Over the last few weeks, my wife’s been pretty ill and has needed some major downtime to recover.
Thankfully she’s on the mend now physically, and her health is coming back to what it was before.
During this time, we’ve made some changes in our life that – since we’re parents – include changes in the lives of our kids as well.
Some have been easy, others less so.
Some had already been coming, though, so they were easier changes to make.
During the downtime we had for my wife’s recuperation, I spent a lot of time with our son and daughter (six and four respectively) and it made me realize that despite trying hard not to, I was starting to try and shape their growth.
Now, sure, this is normal for the most part.
After all, as a parent, you want what’s best for your kid and to try and raise good people in the process.
But then there are the times when, instead of wanting what’s best for them, perhaps you’re actually having them do something because it’s what’s “best for you”.
And that can be dangerous and unrewarding.
Kids Joy versus Parent’s Joy
When I was younger, I studied karate. It was a mix of traditional karate and street fighting, to try and ensure you were ready for all outcomes.
And I loved it.
Not only did it help me get fit, it built on the confidence I’d learned as a child as part of the army cadets.
It also helped me understand that we’re all the same, and none of us are better than the other.
So, when Ewan was five, we enrolled him in the local Tae Kwon Do class. And, for the first few months, he loved it.
He trained well, he listened, he practiced, and he was rewarded by achieving his orange belt.
If you do what you love, it is the best way to relax. ~ Christian Louboutin
Then he started to lose interest, especially after his favourite instructor went back to Korea.
He didn’t listen as much. He played around more. He forgot his drills (or simply didn’t take on board the moves involved).
And, as such, he started to get left behind by others that had joined at the same time.
This upset him. Not upset as in sad – more like frustrated. And this made him want to do less because he didn’t see himself progressing.
At first, I was annoyed. OK, not so much annoyed, more like frustrated.
I’d seen how well he’d done previously, and how that had dwindled away.
It was an expensive “hobby”, and that seemed to be going to waste, for want of a better word (we don’t see anything our kids want to try as a waste, but it’s a financial hit all the same).
And maybe, deep down, I was a little sad that he didn’t want to continue something that had given me so much.
At first, I didn’t recognize this last reason, but during my wife’s illness, it gave me more time to spend with our kids and see what truly matters to them.
And it was the kick in the pants I needed.
We Learn What We Love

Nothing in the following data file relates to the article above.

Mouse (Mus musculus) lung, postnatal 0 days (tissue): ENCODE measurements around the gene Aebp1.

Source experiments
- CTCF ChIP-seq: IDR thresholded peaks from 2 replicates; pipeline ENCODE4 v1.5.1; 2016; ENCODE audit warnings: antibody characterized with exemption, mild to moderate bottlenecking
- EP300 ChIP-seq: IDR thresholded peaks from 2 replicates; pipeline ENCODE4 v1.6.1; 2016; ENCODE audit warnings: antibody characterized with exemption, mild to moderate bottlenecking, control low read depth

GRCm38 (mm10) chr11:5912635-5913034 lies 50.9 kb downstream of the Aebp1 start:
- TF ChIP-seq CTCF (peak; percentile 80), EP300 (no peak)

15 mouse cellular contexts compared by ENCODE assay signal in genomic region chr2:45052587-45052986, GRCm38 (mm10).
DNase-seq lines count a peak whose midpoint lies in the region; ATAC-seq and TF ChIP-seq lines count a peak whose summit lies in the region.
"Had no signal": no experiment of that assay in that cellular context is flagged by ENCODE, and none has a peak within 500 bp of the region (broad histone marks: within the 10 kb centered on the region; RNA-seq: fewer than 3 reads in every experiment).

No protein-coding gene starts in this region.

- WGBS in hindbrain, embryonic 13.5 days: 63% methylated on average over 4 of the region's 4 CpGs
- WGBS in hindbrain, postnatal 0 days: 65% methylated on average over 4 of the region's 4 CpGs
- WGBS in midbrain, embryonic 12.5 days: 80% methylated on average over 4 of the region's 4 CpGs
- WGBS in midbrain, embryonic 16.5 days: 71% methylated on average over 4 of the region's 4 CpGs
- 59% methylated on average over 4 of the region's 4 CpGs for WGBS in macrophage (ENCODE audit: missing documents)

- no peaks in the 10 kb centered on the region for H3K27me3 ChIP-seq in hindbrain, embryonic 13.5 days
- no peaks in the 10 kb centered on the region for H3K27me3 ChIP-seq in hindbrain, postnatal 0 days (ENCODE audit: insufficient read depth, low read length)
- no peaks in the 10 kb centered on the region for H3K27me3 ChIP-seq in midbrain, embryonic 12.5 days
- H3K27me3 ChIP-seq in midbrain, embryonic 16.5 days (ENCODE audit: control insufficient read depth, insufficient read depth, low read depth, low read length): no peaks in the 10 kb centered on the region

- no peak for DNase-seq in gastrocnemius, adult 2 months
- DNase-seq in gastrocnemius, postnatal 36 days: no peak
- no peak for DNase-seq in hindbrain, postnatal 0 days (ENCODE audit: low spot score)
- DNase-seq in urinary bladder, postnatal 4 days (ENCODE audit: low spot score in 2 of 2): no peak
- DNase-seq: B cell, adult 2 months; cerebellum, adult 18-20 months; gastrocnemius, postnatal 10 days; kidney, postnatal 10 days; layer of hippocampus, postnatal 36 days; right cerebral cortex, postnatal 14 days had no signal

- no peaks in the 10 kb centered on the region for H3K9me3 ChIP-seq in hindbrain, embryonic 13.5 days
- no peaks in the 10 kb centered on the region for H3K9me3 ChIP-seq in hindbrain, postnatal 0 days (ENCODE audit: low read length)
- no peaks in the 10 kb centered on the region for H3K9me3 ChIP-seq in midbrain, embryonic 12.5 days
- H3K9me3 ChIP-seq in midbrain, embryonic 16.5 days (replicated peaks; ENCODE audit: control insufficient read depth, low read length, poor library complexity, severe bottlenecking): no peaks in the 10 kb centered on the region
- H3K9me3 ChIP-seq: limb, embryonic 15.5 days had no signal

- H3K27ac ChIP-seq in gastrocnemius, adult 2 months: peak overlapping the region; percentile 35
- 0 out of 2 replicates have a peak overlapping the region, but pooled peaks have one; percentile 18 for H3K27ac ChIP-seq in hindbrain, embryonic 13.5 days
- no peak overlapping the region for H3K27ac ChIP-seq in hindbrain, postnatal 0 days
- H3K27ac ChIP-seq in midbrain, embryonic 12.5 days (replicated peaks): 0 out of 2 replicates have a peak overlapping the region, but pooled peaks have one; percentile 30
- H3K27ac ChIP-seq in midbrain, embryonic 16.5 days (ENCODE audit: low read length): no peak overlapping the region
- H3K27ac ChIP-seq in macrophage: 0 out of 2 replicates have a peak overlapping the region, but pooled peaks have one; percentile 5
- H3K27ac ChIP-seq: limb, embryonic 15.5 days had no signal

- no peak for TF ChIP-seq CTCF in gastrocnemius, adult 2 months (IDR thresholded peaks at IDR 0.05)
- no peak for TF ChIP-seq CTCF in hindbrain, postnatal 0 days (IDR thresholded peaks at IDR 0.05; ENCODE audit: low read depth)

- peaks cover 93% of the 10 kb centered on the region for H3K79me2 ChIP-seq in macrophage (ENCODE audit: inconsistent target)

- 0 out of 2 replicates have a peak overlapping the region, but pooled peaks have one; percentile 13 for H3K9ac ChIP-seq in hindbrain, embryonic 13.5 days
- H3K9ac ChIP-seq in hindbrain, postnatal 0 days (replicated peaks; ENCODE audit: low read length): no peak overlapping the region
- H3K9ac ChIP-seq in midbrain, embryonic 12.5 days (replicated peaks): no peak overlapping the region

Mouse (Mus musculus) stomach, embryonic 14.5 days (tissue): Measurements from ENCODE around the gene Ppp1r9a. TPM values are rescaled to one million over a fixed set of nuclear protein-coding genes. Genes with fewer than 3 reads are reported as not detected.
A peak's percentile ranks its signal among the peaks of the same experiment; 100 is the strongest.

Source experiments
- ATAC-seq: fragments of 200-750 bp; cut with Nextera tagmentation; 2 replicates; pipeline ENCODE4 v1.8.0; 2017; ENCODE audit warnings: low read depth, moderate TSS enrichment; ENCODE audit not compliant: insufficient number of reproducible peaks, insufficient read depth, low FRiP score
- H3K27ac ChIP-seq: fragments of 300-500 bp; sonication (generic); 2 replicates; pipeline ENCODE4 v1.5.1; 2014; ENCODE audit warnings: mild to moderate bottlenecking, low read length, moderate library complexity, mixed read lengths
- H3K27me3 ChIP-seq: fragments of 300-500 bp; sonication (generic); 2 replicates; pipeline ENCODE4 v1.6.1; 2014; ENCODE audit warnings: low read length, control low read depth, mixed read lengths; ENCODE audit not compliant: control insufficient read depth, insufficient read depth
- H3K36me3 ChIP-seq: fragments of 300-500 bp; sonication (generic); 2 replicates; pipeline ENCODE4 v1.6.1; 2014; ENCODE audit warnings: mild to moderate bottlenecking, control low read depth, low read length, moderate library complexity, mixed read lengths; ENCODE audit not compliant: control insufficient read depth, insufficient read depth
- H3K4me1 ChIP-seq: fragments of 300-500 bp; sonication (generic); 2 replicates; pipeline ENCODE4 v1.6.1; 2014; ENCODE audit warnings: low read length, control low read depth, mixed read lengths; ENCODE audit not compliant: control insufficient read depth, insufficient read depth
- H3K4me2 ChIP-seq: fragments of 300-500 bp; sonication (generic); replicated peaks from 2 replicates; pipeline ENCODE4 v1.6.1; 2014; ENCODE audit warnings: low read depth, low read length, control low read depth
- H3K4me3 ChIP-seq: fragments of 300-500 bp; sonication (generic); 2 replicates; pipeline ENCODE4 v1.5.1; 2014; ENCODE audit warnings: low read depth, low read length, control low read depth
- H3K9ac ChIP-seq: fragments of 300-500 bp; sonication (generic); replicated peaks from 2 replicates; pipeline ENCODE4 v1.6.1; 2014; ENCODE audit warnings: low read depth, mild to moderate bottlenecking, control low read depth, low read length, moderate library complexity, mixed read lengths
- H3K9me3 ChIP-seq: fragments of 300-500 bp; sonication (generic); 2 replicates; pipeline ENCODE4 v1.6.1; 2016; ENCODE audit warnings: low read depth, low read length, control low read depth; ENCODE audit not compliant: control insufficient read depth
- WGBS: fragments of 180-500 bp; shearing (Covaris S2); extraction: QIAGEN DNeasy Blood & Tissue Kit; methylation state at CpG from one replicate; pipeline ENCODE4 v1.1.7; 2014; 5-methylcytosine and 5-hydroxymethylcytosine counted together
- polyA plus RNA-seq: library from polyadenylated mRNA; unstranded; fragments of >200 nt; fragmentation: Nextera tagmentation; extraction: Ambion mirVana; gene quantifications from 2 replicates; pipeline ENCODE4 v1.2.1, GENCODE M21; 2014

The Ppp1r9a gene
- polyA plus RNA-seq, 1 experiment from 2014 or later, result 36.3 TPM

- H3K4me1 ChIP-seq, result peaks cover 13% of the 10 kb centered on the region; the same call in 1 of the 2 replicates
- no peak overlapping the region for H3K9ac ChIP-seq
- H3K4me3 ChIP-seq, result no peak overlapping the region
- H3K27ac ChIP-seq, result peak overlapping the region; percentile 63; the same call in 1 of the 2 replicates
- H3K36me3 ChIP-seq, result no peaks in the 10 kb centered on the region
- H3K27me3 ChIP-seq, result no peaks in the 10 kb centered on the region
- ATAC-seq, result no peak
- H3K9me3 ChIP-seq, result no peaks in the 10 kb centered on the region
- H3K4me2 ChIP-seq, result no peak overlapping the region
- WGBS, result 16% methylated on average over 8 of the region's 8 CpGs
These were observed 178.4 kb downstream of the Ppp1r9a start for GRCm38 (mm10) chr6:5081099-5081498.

Ewan loves soccer which, given I’m from the UK where soccer is king, gives me a huge smile.
He likes other, more North American-type sports too, but he really loves soccer.
And he’s good at it.
Before he finished for the school summer break, he’d play soccer with friends at school that were bigger and better, but he wouldn’t give up, and more often than not he’d win the ball from them.
He’s always playing with a ball around the house and loves to get outside and kick a ball around.
Sometimes he’ll practice himself, other times he’ll ask his little sister to play, or mummy and daddy.
When he saved enough money from chores he’d done around the house, he went straight to the shop and got an awesome pair of soccer shoes.
Simply put, he’s doing the thing he really loves and it shows.
And I should have seen it sooner.
[clickToTweet tweet=”It’s never too late to listen to your kids – but you need to want to listen. #family” quote=”It’s never too late to listen to your kids – but you need to want to listen. ” theme=”style4″]
The good thing is, it’s never too late to do so, as long as you take your blinkers off and really look.
I loved the fact that Ewan was initially enjoying Tae Kwon Do, as martial arts is something I love. And that made me biased, and could have resulted in me continuing to make my son do something he wasn’t really enjoying any more.
Now, I know better.
Enjoy the Time for What It Is
Our kids are both young. They have many years of likes and dislikes, fun stuff and not-so-fun stuff ahead of them.
But it’s their choice as to how they find out.
Sure, my wife and I can sign them up for programs and summer activities, etc., and see what sticks. But at the end of the day, the decision will naturally come from the kids.
Because they feel what’s fun and enjoyable. They feel what helps them progress. And, most importantly of all, they feel what truly makes them happy.
Which, at the end of the day, is all you ever want as a parent.
So. Lesson learned.
Enjoy the time for what it is. Enjoy the choices your kids make. And enjoy the fun that ensues because of that.
Because at the end of the day, it’s called “growing as a family” for a reason.
Here’s to what lies ahead.